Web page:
Dancing with mother nature: After the shake.

I had other posts prepared, but what is happening during the last 24 h in New Zealand changed my mind. From my point of view, this experience was the strangest one I’ve ever felt. I don’t exactly know how to describe it. It makes you feel unsafe. I can’t imagine how people felt it at the epicentre (90 km north of Christchurch, were I live). The saddest point is that two people died after this series of shakes.

It was 20 minutes past midnight of Sunday 13th when the earthquake happened. We just arrived home after 3 days along the west coast. On Friday we were driving near Hanmer Springs, on one of the roads closer to the epicentre of the earthquake, to go to Reefton and Punakaiki through Lewis Pass. We had never imagined that this road would look like a “gruyere cheese” now. We have driven there 6 times already since we arrived to New Zealand this winter (summer in the north hemisphere).

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I was about to sleep when everything started moving in a very weird way. I stepped for a second under the door frame as an instinctive reaction. As the shake was getting harder and it was not stopping I ran downstairs to the entrance of the house. All houses were trembling. I felt myself trembling with no control. A bus in the street was moving due to its tilting suspension system. But I really didn’t know what to do or where to go. I remembered Rambo when he said: “I can´t feel my legs”. I didn’t. Not even some minutes after the shake. It lasted for 3 minutes, but it felt like 10.

My Dutch roomies and I were a bit lost. After the shake we stayed in the living room for 3 h reading the social networks and the webpages of the government and the geology department. Talking with families and friends. We couldn’t fall asleep because there was a tsunami alert for the entire east coast. The first kilometre of the coast of Christchurch inland was getting evacuated to prevent the possible wave. Some people from the city moved to higher grounds. The memories from the earthquake that shook this city in 2011 are still very present. We stayed home because we live far enough from the sea.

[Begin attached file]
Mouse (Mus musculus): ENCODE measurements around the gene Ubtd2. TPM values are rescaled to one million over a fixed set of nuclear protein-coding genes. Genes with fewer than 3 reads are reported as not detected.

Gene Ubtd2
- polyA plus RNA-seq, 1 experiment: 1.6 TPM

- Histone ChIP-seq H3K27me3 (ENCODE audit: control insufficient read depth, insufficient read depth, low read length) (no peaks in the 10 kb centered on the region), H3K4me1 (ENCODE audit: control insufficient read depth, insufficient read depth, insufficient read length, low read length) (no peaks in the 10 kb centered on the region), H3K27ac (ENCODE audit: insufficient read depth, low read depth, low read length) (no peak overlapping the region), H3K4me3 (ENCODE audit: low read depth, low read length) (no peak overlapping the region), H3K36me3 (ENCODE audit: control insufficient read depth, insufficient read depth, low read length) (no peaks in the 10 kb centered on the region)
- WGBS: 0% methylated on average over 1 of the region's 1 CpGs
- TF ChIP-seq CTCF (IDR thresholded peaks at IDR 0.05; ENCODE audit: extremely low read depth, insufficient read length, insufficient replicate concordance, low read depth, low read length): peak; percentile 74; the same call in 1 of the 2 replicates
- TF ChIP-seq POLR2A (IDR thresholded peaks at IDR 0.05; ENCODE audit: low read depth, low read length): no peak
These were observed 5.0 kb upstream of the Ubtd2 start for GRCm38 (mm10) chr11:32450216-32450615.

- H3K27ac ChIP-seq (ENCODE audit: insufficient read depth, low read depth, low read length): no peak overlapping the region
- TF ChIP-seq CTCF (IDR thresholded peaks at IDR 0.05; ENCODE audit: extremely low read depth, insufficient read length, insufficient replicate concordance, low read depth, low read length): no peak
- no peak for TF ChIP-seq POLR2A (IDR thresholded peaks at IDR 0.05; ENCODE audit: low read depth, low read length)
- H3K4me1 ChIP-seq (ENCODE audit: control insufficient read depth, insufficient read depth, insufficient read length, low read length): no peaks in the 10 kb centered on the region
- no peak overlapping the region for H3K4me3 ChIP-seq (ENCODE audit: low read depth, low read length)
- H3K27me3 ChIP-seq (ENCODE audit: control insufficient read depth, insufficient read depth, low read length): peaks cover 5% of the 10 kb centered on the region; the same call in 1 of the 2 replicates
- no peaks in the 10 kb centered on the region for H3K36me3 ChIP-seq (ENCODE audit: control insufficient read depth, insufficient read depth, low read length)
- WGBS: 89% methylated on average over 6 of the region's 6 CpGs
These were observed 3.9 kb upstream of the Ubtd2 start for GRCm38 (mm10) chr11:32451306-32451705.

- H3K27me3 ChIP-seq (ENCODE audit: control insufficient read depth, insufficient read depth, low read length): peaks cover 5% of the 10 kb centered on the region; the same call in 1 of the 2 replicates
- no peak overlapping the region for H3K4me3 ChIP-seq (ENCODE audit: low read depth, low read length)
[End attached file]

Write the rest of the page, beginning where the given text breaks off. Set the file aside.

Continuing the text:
And then, unexpectedly, the first aftershock arrived (over 6 level quake). It felt a bit like the first one but shorter. Again we went to the entrance of the house and we saw everything moving.  We sat again in the living room until around 3:30 am, when I went to sleep. I was the last one. I still remember feeling more after shocks while lying in my bed trying to fall asleep. But next morning was Monday, and we were supposed to go to work to continue with our internship projects.

Just after waking up I could see some photos of the earthquake in the region of Kaikoura. We were driving along that coast road just some weeks ago. It was an impressive road along the cliffs until the Kaikoura peninsula. There, we were able to go to the Ohau Stream Walkway track to see the amazing inland place where hundreads of sea lions go to mate in summer. We saw some of them playing along the stream and some hundreads of them lazily lying on the rocks at the coast. It was one of the most impressive experiences I’ve never had. Probably this track looks way different now to what we saw 2 months ago.

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This morning we were about to head to work at 8:40 but someone called from the office saying that today the workplace was closed for prevention. The after effects and the tsunami alert were still a bit high. At midday, at around 13:30, we felt another strong quake above 6 level, again coming from the region of Kaikoura. After it I tried to sleep again because, to be honest, last night I didn’t sleep a lot. During the day, the tsunami alert had been reduced, and the aftershocks didn’t seem to be as strong as before. Nevertheless, we will be feeling them for weeks (every 4-5 minutes there are relevant shakes near Kaikoura reported).

This experience was not in my “to do” list when I came to New Zealand. But you can never predict something like this. Let’s see what happens during the next days and weeks. We can’t live thinking on it or being scared about what could happen. At least I will try to do the normal things I was doing until now.

Finally, to conclude I would like to say one thing to mother nature: “I know how you shake, I felt your 7.8 strength in first person, and I respect it but I don’t like it. Your bouncing is necessary but at the same time dangerous. Next time you want to dance send us a Facebook notification about your plans. Otherwise you can always post a short text on Twitter. This is how we work up here now.”

Christchurch 1:57 am of Tuesday 15th.


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